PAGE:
The military junta in power for more than a year in Chad postponed on Sunday to a “later” unspecified date a reconciliation dialogue initially scheduled for May 10 before elections, while preliminary negotiations with the rebels drag on in Qatar.
N’Djamena “agreed” to the postponement of the forum, which should lead to a handover of power to civilians, at the request of Qatar, which is mediating a “pre-dialogue” that has been stalled for a month and a half in Doha between the junta and the numerous rebel groups.
The Chadian Foreign Ministry did not give a new timetable and spoke of an “agreement by the highest authorities of the transition to postpone the inclusive national dialogue to a later date to be decided after consultations with the relevant institutions and political actors.”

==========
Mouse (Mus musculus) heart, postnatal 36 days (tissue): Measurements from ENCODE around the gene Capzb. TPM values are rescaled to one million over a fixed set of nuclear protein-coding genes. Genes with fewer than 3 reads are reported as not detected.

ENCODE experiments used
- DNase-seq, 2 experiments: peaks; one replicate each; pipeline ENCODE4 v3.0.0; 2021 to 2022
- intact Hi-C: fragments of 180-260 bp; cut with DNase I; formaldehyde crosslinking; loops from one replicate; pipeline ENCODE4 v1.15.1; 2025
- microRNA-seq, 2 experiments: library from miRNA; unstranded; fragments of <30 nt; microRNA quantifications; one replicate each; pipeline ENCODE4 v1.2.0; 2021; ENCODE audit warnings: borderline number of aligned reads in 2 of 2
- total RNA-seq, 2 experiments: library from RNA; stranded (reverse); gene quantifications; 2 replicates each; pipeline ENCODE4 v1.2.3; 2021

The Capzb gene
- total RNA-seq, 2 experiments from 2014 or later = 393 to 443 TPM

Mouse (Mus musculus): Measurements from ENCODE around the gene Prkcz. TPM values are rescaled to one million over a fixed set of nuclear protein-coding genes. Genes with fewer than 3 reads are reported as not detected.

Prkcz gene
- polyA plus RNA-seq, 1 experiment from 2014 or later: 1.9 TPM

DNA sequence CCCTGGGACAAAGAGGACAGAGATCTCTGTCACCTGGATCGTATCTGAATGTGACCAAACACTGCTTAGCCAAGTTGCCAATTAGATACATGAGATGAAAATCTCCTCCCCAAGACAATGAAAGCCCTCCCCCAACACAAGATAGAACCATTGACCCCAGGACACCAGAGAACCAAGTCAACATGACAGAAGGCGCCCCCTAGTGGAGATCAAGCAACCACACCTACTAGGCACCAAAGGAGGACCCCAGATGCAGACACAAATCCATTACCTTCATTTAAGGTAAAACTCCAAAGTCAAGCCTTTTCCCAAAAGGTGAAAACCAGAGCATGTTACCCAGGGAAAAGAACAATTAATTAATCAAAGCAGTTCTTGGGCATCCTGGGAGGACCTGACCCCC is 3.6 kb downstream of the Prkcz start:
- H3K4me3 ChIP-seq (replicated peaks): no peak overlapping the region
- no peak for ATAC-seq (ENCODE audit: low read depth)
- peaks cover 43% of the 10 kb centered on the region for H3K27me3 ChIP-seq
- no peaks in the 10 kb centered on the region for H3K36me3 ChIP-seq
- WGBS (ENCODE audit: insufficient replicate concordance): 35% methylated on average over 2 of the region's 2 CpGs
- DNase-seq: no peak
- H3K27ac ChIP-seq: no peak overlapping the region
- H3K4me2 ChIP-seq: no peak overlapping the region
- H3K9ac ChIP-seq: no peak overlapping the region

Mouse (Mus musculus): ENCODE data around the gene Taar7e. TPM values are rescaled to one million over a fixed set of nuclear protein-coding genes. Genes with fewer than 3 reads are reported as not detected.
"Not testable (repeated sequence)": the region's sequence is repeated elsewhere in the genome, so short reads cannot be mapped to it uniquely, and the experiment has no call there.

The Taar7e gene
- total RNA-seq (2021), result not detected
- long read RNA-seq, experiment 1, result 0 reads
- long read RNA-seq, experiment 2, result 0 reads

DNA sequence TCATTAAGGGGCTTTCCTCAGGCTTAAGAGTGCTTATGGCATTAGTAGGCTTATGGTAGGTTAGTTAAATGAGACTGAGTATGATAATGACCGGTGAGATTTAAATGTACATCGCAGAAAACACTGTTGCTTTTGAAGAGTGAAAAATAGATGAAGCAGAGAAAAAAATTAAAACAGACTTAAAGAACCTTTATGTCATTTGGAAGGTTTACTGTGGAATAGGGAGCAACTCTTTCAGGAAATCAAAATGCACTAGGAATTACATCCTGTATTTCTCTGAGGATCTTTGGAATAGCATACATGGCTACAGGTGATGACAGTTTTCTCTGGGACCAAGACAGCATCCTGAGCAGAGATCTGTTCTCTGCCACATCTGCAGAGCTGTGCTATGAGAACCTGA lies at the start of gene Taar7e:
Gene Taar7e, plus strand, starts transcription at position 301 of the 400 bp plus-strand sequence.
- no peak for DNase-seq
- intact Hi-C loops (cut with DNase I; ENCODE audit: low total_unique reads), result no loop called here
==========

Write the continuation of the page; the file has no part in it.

On April 20, 2021, the army announced that President Idriss Déby Itno, who had ruled Chad with an iron fist for more than 30 years, had been killed on the front lines against rebels.
On the same day, his son Mahamat Idriss Déby Itno, a young 37-year-old general, was proclaimed “transitional president” by the army at the head of a junta of 15 generals.
This Transitional Military Council (TMC) immediately dissolved parliament, dismissed the government and abrogated the constitution. But it promised “free and democratic elections” after an 18-month transition, organized after an inclusive National Dialogue (DNI) with the political and armed opposition.